A Bloomberg report reveals that thousands of underpaid outside contractors are being vetted under immense pressure by Google’s new Bard chatbot. These workers reportedly have just three minutes to validate the accuracy of Bard’s generated responses.
The contractors work for firms like Appen and Accenture and get only $14 per hour. Most have received minimal training in assessing AI chatbot outputs. Their role is to rate Bard’s responses for reliability and usefulness to improve the system.
But with the enormous volume of Bard conversations requiring review, contractors describe feeling “scared, stressed, and underpaid.” One said the “culture of fear” impedes quality and teamwork. The short response review timeframe compounds the pressure.
Google defends its human evaluation methods as rigorously developed over the years to enhance factuality and reduce bias. A spokesperson said human ratings do not directly tune the AI models powering Bard. The company maintains accuracy is improved through multiple techniques.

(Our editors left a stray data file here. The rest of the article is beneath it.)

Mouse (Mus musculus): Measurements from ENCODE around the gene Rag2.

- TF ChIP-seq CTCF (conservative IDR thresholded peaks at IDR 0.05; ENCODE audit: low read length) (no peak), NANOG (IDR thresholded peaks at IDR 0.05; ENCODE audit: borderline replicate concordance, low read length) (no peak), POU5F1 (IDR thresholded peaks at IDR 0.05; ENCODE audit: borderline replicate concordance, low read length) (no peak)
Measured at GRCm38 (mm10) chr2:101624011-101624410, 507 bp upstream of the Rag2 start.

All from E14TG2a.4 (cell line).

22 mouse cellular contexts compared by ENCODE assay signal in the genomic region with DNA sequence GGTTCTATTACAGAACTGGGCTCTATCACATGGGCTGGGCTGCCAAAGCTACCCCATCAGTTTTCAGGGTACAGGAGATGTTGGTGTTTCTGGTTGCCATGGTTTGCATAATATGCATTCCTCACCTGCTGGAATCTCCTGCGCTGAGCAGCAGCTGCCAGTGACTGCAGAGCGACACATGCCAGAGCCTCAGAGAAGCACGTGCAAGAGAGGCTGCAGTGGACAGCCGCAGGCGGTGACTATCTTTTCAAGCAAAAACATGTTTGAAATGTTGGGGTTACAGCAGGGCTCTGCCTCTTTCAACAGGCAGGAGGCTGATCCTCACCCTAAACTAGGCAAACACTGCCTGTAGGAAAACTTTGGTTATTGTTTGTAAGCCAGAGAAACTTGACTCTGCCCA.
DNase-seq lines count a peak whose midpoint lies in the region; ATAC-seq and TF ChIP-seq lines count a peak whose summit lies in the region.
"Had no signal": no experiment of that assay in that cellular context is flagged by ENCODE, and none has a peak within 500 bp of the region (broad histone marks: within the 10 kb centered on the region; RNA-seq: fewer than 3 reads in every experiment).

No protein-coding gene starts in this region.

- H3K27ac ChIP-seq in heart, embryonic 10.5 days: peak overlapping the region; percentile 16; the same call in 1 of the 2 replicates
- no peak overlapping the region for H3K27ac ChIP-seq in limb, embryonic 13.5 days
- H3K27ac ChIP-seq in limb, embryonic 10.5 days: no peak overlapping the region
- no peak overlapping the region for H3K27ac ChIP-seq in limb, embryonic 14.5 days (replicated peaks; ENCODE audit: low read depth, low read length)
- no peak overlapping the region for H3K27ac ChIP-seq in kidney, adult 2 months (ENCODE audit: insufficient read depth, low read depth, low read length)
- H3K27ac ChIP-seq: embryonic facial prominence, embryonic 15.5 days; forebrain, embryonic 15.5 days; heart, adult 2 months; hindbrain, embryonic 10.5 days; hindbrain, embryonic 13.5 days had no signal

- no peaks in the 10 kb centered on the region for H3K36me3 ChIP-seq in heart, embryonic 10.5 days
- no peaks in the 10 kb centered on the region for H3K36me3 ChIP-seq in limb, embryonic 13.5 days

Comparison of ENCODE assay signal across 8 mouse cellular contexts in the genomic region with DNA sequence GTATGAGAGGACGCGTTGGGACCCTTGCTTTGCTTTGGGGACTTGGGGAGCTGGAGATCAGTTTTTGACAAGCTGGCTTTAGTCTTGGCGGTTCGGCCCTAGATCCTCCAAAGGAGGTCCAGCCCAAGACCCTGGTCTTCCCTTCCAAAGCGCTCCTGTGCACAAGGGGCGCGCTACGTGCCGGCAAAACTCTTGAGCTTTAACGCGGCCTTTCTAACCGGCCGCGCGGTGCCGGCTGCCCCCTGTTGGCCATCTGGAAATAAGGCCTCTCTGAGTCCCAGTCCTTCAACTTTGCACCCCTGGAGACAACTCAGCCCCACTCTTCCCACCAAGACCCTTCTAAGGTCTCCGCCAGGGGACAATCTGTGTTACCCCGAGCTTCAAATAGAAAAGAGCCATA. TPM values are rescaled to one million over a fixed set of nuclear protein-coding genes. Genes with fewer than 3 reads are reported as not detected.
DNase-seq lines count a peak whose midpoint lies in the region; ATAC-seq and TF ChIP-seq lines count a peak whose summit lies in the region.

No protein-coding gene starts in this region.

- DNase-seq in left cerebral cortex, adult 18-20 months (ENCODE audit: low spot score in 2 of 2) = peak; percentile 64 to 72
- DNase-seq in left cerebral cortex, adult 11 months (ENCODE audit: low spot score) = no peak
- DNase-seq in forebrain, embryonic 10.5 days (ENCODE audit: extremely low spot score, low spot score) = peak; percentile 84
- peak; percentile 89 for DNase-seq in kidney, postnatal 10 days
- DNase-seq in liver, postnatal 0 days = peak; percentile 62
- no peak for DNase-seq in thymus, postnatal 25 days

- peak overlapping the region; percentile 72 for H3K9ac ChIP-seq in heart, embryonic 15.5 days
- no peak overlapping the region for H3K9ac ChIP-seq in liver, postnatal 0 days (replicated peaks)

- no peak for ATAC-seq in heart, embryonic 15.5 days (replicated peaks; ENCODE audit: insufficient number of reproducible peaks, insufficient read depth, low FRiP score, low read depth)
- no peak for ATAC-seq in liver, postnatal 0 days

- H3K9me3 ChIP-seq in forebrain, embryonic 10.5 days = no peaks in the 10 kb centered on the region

The revelations underscore concerns about labour practices as large language models like Bard and ChatGPT go mainstream. While AI can generate human-like exchanges, experts argue human oversight remains critical to catch mistakes.
But the working conditions reported at Bard’s vetting facilities suggest even the human oversight is compromised. Burned out, anxious contractors cannot provide the level of oversight required to ensure chatbot safety and quality.
The report will raise doubts about Google’s ability to responsibly deploy AI systems like Bard. It poses difficult questions about the hidden human cost of rapidly advancing AI capabilities sought by tech giants.
Greater transparency and ethical AI practices will be needed to build public trust in chatbots. For now, Google’s chatbot comes at the expense of exhausted contractors pressured to validate its work.